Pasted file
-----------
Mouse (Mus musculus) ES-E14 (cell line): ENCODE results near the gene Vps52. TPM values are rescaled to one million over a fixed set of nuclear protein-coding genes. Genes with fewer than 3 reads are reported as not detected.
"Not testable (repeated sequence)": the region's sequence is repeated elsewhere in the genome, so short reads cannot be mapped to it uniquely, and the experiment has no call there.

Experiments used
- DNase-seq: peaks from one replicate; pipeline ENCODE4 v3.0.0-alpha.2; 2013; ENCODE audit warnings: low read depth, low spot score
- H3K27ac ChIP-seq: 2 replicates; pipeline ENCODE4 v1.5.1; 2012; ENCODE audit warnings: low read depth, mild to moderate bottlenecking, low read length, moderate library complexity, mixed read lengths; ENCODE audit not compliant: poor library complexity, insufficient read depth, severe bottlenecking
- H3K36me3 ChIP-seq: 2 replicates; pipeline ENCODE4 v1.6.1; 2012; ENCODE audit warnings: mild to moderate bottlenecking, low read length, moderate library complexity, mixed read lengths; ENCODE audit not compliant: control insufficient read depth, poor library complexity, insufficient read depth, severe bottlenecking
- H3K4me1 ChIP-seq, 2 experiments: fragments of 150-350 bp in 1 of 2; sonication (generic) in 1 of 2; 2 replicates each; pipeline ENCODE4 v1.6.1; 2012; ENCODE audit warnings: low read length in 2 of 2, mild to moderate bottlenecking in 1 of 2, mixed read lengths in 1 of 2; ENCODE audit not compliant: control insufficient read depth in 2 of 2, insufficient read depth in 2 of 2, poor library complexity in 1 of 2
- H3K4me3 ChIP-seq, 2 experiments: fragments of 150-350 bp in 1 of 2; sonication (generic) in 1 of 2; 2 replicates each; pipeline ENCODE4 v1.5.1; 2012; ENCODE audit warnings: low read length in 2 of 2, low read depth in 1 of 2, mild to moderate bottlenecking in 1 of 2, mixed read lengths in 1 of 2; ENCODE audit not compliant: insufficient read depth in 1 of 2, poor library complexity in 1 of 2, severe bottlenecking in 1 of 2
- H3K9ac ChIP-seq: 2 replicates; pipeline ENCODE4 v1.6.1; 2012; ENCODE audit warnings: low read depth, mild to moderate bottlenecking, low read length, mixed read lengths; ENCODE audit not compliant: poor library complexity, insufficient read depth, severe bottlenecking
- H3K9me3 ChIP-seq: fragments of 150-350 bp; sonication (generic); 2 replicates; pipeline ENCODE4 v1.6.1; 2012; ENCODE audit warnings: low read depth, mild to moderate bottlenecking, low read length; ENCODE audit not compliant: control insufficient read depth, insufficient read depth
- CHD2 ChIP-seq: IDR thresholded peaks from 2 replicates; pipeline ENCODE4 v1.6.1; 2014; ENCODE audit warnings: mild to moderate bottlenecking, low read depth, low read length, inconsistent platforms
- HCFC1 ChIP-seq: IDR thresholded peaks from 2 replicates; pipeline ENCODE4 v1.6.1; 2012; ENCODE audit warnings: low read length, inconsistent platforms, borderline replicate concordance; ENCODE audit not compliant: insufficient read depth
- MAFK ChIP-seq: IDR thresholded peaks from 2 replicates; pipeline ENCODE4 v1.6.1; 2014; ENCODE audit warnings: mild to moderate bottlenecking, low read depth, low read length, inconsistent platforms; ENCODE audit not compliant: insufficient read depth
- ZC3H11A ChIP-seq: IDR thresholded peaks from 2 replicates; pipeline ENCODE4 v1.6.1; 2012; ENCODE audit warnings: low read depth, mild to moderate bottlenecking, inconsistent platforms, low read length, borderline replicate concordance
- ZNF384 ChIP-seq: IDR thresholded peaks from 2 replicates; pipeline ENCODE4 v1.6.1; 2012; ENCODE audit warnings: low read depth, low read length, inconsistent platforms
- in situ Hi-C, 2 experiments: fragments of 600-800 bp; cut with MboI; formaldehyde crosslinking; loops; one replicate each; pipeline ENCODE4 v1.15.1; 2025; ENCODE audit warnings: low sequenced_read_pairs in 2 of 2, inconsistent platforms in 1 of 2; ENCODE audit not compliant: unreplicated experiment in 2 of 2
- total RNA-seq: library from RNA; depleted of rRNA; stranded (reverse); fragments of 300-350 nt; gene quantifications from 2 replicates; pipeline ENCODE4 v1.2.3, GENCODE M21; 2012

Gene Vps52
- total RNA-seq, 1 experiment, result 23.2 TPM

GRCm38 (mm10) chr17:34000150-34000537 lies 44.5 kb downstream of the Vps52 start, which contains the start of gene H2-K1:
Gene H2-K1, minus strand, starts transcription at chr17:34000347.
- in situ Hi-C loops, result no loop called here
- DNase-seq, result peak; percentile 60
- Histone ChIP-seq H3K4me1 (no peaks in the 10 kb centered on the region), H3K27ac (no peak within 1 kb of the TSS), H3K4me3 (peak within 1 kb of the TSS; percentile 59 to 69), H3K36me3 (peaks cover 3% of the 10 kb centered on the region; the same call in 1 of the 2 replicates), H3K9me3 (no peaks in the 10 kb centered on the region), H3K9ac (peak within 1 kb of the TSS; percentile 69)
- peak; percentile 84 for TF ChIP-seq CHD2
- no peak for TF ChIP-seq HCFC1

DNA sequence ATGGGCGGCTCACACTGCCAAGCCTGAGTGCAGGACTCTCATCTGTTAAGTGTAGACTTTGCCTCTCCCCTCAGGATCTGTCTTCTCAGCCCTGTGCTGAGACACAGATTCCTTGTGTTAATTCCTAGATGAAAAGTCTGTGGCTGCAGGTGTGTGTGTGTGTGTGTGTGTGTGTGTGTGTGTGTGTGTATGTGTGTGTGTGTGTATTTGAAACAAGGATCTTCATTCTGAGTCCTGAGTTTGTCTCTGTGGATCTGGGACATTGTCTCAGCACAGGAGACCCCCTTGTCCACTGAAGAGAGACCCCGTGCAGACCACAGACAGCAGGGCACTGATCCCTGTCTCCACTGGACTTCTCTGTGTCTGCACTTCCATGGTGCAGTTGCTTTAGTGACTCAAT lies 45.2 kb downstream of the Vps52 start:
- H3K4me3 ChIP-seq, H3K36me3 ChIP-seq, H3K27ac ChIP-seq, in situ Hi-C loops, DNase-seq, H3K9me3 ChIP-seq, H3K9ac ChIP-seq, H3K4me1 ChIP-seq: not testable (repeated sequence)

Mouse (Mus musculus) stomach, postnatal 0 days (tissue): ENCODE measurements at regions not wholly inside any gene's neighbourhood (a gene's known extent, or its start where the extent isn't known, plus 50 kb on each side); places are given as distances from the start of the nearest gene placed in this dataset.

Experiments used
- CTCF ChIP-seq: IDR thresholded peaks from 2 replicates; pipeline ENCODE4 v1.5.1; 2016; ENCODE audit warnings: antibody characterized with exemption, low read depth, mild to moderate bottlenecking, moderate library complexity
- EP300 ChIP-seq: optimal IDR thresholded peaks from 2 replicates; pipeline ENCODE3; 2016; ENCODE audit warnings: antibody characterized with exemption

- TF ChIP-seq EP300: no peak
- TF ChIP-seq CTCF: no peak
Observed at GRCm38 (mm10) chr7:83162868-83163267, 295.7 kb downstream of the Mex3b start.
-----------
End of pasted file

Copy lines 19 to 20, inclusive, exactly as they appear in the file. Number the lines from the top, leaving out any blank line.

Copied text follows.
- total RNA-seq, 1 experiment, result 23.2 TPM

GRCm38 (mm10) chr17:34000150-34000537 lies 44.5 kb downstream of the Vps52 start, which contains the start of gene H2-K1: